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What do Lewistown’s Judith Theatre, Livingston’s Wilmont Building and Billings’ Montana Power Building have in common?

They are among 62 historic preservation projects completed since 1990 with federal tax incentives.

From Kalispell to Helena, Fort Benton and Butte, historic preservation projects have revitalized landmarks and saved cherished pieces of local history.

However, a new report from the National Trust for Historic Preservation points out that these projects do more than preserve unique local culture; they stimulate local economies.

According to the report released this month, over the past 30 years, historic tax credits have leveraged nearly $106 billion in private investment and created 2.3 million jobs while renovating more than 38,700 buildings nationwide.

In Montana, the 62 projects completed in the past 23 years totaled $59 million and used $9.7 million in federal historic tax credits. These projects created 536 construction jobs and 604 permanent jobs.

One of the largest and most recent projects is the Babcock Theatre in downtown Billings. A partnership between the city of Billings and private developers restored the 1907 opera house and its rare architectural details. The project reopened a 750-seat theater for performing arts, created 14 apartments and seven retail spaces — six of which are already occupied by small businesses.

The $2.89 million project involved funds from the downtown tax increment district and from Babcock LLC. The project received a federal tax credit of $480,854.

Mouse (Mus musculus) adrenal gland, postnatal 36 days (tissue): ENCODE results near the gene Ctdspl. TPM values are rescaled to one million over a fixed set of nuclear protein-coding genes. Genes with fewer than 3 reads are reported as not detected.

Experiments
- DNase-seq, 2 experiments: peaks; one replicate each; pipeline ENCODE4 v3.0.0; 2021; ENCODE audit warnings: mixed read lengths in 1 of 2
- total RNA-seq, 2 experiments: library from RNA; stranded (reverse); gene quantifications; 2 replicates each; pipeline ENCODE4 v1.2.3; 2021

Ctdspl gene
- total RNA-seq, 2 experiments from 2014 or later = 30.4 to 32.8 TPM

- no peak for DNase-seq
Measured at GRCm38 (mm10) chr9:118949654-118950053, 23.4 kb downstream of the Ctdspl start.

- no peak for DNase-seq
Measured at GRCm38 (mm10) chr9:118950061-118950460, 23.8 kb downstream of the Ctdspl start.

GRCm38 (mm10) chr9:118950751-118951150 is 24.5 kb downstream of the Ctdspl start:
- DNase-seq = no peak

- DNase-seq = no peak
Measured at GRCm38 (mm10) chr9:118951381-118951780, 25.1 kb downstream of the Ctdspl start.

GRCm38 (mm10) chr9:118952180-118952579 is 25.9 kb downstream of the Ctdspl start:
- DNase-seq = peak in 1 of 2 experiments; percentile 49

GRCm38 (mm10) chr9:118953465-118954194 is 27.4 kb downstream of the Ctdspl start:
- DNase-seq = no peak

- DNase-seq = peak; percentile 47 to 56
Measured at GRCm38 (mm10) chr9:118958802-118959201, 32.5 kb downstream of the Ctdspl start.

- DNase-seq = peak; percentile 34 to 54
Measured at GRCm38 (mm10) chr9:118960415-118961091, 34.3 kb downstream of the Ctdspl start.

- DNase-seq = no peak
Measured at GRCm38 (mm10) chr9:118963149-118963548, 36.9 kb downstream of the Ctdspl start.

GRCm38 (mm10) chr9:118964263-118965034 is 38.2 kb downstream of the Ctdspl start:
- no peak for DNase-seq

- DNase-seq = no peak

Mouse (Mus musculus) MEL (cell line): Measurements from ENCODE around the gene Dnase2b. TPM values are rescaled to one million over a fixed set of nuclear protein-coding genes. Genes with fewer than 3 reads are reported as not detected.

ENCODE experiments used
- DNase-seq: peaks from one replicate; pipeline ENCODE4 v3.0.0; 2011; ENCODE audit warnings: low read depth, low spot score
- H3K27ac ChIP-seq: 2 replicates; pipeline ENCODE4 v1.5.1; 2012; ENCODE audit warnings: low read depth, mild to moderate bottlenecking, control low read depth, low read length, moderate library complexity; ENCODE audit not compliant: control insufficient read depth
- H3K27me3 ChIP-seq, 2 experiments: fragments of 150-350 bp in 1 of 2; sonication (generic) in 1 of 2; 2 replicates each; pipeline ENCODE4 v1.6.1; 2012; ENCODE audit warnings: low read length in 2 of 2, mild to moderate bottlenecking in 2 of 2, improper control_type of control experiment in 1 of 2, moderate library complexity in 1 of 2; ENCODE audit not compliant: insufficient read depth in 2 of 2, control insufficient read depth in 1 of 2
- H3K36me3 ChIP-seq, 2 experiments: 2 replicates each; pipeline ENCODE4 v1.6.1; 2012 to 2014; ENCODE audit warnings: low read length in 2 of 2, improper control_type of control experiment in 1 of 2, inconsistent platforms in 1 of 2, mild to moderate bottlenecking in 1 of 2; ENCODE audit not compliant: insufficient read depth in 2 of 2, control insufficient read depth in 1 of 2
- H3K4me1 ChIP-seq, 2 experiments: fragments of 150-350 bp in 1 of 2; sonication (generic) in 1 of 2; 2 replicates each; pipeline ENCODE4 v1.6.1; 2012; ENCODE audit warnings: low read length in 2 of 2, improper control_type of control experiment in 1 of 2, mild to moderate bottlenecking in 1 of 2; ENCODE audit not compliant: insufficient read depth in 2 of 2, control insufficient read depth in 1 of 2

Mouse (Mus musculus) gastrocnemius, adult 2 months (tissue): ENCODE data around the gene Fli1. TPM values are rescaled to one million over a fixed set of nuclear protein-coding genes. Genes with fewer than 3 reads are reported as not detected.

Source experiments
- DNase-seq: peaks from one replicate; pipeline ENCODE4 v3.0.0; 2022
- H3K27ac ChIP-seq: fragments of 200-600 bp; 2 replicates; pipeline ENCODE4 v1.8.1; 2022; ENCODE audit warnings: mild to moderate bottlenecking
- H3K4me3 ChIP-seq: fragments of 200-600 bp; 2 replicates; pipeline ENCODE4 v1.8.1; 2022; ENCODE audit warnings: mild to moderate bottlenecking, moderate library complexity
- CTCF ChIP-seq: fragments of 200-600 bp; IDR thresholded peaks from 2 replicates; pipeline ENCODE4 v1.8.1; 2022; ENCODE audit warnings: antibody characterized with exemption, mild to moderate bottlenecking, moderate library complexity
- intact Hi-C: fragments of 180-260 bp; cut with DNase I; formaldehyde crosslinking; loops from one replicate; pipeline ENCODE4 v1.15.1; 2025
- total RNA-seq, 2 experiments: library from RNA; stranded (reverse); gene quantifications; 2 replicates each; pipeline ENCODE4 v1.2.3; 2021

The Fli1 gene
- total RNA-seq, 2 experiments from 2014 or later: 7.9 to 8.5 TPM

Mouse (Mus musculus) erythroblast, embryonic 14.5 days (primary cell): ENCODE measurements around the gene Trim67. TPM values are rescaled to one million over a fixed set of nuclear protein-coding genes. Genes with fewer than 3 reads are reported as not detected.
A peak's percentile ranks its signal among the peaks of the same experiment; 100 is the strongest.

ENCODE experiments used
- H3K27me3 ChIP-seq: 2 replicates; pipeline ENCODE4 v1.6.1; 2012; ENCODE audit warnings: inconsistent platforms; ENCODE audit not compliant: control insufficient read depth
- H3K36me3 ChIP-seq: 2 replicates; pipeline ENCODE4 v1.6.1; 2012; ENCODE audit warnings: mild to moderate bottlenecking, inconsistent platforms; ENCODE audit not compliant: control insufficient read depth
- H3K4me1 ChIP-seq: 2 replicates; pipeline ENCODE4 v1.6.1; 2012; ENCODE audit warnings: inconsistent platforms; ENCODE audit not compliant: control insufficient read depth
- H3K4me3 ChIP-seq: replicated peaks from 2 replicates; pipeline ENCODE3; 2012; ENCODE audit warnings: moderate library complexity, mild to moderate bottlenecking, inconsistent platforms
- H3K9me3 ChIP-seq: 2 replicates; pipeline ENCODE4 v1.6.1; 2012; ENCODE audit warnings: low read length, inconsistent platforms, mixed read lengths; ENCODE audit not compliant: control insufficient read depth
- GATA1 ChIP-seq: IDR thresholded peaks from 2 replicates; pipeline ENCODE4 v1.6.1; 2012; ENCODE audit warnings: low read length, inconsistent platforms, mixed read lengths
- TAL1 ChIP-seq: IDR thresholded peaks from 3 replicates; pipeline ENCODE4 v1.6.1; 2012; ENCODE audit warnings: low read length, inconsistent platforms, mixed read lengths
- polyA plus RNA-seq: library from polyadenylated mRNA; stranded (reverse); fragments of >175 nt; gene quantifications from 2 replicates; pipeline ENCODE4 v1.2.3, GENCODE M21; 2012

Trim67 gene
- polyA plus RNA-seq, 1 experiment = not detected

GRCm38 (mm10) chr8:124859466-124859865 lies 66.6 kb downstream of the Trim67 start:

“It was significant,” Kim Olsen said of the credit. “It’s a major part of why we’re doing the project.” Architects Kim Olsen and her husband, Don, are principals in Babcock LLC, along with Kay Foster and Mike Mathew. The Olsens’ firm, O2 Architects, designed the Babcock project. In 2017, the theater portion of the building will be transferred to city ownership, while the private partners will retain the retail and apartment space.

In Lewistown, the 1914 Judith Theatre is the only theater in the county and recently employed 28 people.

In Livingston, renovation of the 1913 Truex/Wilmont building created apartments in 2009 when the community had a critical housing shortage. It also created office and retail space.

The Bozeman Carnegie Library was renovated in 1999, in part with a tax credit.

At least 10 downtown Billings landmarks have been revived with historic tax credits, and more will be if the credit is preserved.

In an introduction to the Montana report, Chere Jiusto, director for the Montana Preservation Alliance, noted that Montana enacted a state credit in 1997 that, combined with the federal credit, creates a 25 percent tax incentive for property owners.

The historic tax credit is “an irreplaceable tool for creating jobs, building healthy communities, and, most especially, preserving heritage in towns and communities throughout Montana,” Jiusto wrote.

Before historic tax credits were available, “a lot of people thought old buildings were just old buildings,” Kim Olsen said. “It has changed developers’ minds on what they want to do in areas with existing infrastructure.”

The tax credit “preserves buildings that give character to a place,” Olsen said.

With tax reform on the national agenda, every federal credit may be scrutinized. With the historic credit, lawmakers should weigh the economic benefits as well as the cultural rewards. Montanans are richer for investments in their past that build up their future.

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